Ever feel guilty about the environmental impact of your purchases? I do. I often feel guilty about the effects of my negligence and overconsumption, but then remember that I can take steps to make my personal care routine more sustainable… and so can you! Keep reading for 5 swaps that can make your hygiene routine sustainable.
Helpful Sustainability Vocabulary
- Biodegradable: a term which refers to a product’s ability to break down naturally in the environment via bacteria or other living organisms; note: in the US, this term is not regulated, so many brands can falsely claim they sell biodegradable products
- Single-Use: a term which refers to a product which may be used once before being thrown out. Examples include Q-Tips, plastic plates, makeup remover wipes
- Sustainable: products that are eco-conscious and focused on maintaining ecological balance through ethical and biodegradable ingredient sourcing that avoids natural resource overconsumption
5 Easy Ways to Make Your Hygiene Routine More Sustainable
1 | Opt for reusable menstrual products over single-use supplies
In today’s landscape there are so many options for women utilize when trying to reduce period-specific waste. At the medical level, birth control pills and devices such as IUDs can help to reduce and regulate a woman’s monthly flow. As a result, less waste is generated each month. From an over-the-counter perspective, menstrual underwear and cups are reusable options for women that reduce environmental impact.
But what if reusable menstruation products are not a fit for you? Certain single use products can still reduce waste produced during monthly cycles.
Many menstrual disks can last 10-12 hours without needing to be changed. Even plastic-free (or plant-based plastic and) cotton-based pads or tampons can reduce the environmental impact of a period. Items like these will eventually biodegrade.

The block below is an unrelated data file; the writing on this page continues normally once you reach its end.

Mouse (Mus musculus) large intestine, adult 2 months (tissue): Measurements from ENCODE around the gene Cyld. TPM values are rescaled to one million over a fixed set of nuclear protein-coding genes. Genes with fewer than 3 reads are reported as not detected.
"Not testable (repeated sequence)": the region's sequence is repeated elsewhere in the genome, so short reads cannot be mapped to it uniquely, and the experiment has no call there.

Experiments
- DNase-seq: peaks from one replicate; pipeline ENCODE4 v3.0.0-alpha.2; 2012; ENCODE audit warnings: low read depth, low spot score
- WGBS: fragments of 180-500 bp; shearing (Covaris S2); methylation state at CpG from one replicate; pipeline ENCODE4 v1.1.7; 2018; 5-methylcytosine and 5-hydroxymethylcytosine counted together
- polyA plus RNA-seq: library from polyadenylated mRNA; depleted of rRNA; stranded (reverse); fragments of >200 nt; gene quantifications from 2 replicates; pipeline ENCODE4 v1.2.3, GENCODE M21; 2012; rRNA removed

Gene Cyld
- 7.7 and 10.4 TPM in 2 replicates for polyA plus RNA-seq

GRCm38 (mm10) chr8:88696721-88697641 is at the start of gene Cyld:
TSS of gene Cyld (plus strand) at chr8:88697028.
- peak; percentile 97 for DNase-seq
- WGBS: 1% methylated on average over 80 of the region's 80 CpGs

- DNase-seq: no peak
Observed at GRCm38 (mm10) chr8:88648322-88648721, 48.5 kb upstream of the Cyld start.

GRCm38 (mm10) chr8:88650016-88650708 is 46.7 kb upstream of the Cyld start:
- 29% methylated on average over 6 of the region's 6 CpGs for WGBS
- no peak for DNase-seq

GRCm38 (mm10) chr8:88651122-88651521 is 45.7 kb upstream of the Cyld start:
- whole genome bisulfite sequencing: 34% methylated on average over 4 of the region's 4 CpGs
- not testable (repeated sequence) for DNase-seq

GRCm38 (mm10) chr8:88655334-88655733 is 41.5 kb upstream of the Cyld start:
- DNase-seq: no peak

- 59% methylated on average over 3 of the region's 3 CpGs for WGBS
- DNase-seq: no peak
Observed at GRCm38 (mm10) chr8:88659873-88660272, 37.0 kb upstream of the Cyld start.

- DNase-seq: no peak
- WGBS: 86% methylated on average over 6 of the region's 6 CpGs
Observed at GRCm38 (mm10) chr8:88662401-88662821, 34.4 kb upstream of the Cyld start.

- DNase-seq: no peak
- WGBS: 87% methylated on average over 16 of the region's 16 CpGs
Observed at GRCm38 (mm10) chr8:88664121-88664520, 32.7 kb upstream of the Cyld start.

2 | Ditch standard laundry detergent for laundry sheets, pods, or eco nuts
In addition to its plastic packaging and potentially harmful chemicals, the sheer weight of traditional laundry detergents have a huge impact on CO2 emissions. The weight of traditional liquid detergents causes an increased carbon footprint during the transportation process compared to other consumer goods.
3 | Use wool dryer balls instead of single-use dryer sheets
Similar to the laundry detergent, dryer sheets produce unnecessary waste. Also, these sheets may be harmful to the environment and ourselves. Chemicals produced by dryer sheets can pose pollution and air quality risks. Instead of opting for single-use dryer sheets to help your clothes dry faster or dry with less wrinkles, choose for a reusable solution.
Wool dryer balls are more sustainable solution. They have a much longer lifespan than a traditional dyer sheet. Additionally, many of these dryer balls are biodegradable and hypoallergenic. Finally, wool dryer balls can actually cut down on the time needed to dry clothing. Thus, reducing energy consumption.
4 | Donate or up-cycle clothing you no longer wear
Did you know that textile waste accounts for a huge volume of the overall waste we produce in the Western hemisphere? By 2015, 16 million tons of textile waste were produced and this figure is expected grow.
Rather than simply tossing out your old clothing, consider up-cycling items. Have a ton of band tee shirts you no longer wear? Make a quilt. Use old tops for hair towels or household rags.
Up-cycling isn’t for you? Consider donating your clothing to a charity, selling expensive items to consignment shops, or dropping off old items in corporate-sponsored textile recycling programs. In the United States, J.Crew and Madewell offer customers coupons in exchange for recycling old jeans at their stores. Those jeans are then used to create housing insulation.